The funny thing is, I don't usually read the poems. But my radar went off, I guess: another knowing reference to the trappings of religion that turns out to be not-so-knowing. And as you know, when it comes to The New Yorker, no nit is too small for me to pick! I indulged my pedantic side further at dotCommonweal.

P.S. This reminds me of the not-quite-right Christmas card illustration I noted a few years ago.

UPDATE, 10/25: Marissa Bidilla has discovered another problem with Collins's poem -- or at least an earlier version of exactly the same mistake. And this time it's Tom Stoppard whose cleverness has gotten ahead of his research.

Friday, October 1, 2010

"Mike Barnicle, Fraud and Plagiarist"

I want to thank Tom Scocca for reassuring me that I'm not the only one who remembers that Mike Barnicle got caught plagiarizing and fabricating in his Boston Globe column, and lied about it, and was supposed to have resigned from journalism in disgrace.

I was a kid when the most blatant instance of plagiarism happened, but this was a journalism scandal I could understand. I saw Barnicle's syndicated column in my hometown newspaper now and then, so I knew how dimwitted and phoned-in it was as a matter of course. The way I saw it, there were really two facets to the scandal: first, that he'd stolen a bunch of jokes from George Carlin without giving any sort of credit; and second, that his column was regularly so pointless that a collection of apparently original Carlinesque one-liners was an unobjectionable use of the space. (The Boston Phoenix put it this way, back in 1998: "It's not so much that he copied Carlin as that he writes a lazy, second-rate column, using it to reward his friends, punish his enemies, and bore the hell out of just about everyone else.") The sort of laziness that would make someone steal to fill a waste-of-space opinion column about nothing in particular was hard for me to fathom.

And that was just one example. Barnicle had a history of plagiarism -- which I guess is not so surprising; if you hold the standards of your profession in that much contempt, what's stopping you? And of course he wasn't the only opinion columnist to ever craft a "column" entirely out of other people's ideas. But there are ways of doing it that are professionally acceptable. (Remember when Maureen Dowd got caught stealing a joke* from Talking Points Memo? Her defense was that she got it from a friend and didn't realize the friend was quoting someone else. In other words, she basically announced that she canvasses her friends for cutesy political punchlines to copy and paste into her terrible column. And that's the permissible way to fill 700 words!)  Barnicle plainly did not know or care to learn how to properly credit sources. Yet even after he was exposed definitively, I kept seeing Mike Barnicle's name, or face, in major media outlets. People kept treating him like an important commentator with something to say. He's managed to edit his Wikipedia entry (I assume) so that there's no mention of plagiarism or scandal in the introduction. And now I guess he's all over this new Ken Burns documentary about baseball, which I don't plan to watch, but seriously: stop giving authority to noted liar Mike Barnicle! Or: what Tom Scocca said.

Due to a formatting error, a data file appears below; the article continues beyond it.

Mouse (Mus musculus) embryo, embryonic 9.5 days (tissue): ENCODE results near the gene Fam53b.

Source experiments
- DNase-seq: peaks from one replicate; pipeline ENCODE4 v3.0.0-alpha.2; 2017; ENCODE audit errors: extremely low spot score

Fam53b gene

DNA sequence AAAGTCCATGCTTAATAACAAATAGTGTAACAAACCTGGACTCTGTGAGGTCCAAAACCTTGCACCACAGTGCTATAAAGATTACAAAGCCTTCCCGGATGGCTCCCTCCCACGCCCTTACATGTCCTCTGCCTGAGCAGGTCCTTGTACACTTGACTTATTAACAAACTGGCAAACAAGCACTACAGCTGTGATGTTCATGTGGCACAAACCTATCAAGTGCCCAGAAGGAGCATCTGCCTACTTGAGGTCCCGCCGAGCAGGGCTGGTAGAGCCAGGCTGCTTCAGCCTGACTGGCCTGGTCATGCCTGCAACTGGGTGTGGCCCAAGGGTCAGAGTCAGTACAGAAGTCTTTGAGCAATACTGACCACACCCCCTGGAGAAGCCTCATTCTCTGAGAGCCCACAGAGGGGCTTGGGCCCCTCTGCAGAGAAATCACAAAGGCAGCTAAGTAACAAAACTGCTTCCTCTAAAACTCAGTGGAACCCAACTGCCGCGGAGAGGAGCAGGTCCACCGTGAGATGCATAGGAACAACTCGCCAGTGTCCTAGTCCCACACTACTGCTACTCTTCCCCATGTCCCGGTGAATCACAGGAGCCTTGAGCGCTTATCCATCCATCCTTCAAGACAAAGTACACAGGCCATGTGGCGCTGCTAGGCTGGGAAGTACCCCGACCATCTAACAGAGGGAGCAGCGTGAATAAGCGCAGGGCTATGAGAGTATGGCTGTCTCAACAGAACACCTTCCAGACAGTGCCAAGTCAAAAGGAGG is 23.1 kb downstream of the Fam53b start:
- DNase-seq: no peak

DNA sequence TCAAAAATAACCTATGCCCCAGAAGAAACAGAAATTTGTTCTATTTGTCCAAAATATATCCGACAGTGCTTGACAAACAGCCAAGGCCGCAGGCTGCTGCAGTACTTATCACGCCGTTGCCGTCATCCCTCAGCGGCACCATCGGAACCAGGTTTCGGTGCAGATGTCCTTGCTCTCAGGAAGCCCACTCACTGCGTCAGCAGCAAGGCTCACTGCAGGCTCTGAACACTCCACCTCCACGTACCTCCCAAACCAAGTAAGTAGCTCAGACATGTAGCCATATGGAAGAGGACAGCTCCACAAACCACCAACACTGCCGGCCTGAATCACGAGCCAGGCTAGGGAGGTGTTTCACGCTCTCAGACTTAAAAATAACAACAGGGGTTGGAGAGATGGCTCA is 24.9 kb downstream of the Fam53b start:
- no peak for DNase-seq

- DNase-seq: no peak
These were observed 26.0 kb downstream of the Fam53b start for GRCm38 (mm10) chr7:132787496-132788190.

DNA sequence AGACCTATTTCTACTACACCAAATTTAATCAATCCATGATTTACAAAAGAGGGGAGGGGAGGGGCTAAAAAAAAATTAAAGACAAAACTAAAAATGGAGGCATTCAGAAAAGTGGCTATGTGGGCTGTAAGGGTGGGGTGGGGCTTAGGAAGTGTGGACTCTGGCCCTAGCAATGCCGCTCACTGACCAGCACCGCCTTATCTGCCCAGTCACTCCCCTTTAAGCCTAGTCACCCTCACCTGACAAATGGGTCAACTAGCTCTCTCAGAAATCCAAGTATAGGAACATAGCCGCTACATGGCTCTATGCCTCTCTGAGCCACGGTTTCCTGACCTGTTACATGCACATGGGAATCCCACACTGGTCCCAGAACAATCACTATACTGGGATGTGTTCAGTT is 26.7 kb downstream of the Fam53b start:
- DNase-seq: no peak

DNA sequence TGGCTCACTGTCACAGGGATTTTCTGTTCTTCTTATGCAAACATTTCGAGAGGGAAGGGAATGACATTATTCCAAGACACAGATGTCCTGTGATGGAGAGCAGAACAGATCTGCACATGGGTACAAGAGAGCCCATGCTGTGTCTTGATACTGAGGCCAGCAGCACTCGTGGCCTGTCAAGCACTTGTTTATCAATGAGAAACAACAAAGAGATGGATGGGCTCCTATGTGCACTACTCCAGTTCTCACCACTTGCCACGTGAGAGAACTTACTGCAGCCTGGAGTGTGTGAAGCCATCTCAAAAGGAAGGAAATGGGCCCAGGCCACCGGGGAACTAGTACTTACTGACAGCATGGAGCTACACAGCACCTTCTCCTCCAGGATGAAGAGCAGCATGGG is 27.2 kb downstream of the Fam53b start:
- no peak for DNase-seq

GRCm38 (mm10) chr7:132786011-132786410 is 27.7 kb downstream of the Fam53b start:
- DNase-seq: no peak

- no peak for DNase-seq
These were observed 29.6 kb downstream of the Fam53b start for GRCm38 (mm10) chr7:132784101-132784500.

Scocca links to Salon's Joan Walsh, who points out that Barnicle's wife's connections may have something to do with his prominence in The Tenth Inning. But here's what has to say about his involvement:
Mark Feeney from the Boston Globe says, “Mike Barnicle, who toiled for many years at this newspaper, serves as representative of Red Sox Nation. One of his great strengths on both page and screen has always been what a potent and vivid presence he has.”
That's one way to put it. Red Sox Nation must be so proud.

* CORRECTION: Since I'm coming down hard on other people's errors, I ought to admit my own: it wasn't a joke Dowd lifted from TPM; it was a cogent political observation. So maybe that's what she customarily gets from her "friends."